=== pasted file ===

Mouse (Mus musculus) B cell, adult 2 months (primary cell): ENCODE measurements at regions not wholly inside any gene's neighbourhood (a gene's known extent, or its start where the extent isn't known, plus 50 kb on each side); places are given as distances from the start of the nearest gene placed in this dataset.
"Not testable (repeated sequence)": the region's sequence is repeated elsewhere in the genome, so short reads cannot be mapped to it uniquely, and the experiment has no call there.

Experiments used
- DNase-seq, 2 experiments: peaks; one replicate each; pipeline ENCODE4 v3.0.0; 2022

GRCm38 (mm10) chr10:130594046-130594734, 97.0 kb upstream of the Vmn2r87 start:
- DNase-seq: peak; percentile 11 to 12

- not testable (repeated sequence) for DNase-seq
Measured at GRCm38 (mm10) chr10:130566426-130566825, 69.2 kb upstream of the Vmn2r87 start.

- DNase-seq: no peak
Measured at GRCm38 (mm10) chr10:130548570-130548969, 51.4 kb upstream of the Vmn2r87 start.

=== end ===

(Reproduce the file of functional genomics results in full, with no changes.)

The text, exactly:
Mouse (Mus musculus) B cell, adult 2 months (primary cell): ENCODE measurements at regions not wholly inside any gene's neighbourhood (a gene's known extent, or its start where the extent isn't known, plus 50 kb on each side); places are given as distances from the start of the nearest gene placed in this dataset.
"Not testable (repeated sequence)": the region's sequence is repeated elsewhere in the genome, so short reads cannot be mapped to it uniquely, and the experiment has no call there.

Experiments used
- DNase-seq, 2 experiments: peaks; one replicate each; pipeline ENCODE4 v3.0.0; 2022

GRCm38 (mm10) chr10:130594046-130594734, 97.0 kb upstream of the Vmn2r87 start:
- DNase-seq: peak; percentile 11 to 12

- not testable (repeated sequence) for DNase-seq
Measured at GRCm38 (mm10) chr10:130566426-130566825, 69.2 kb upstream of the Vmn2r87 start.

- DNase-seq: no peak
Measured at GRCm38 (mm10) chr10:130548570-130548969, 51.4 kb upstream of the Vmn2r87 start.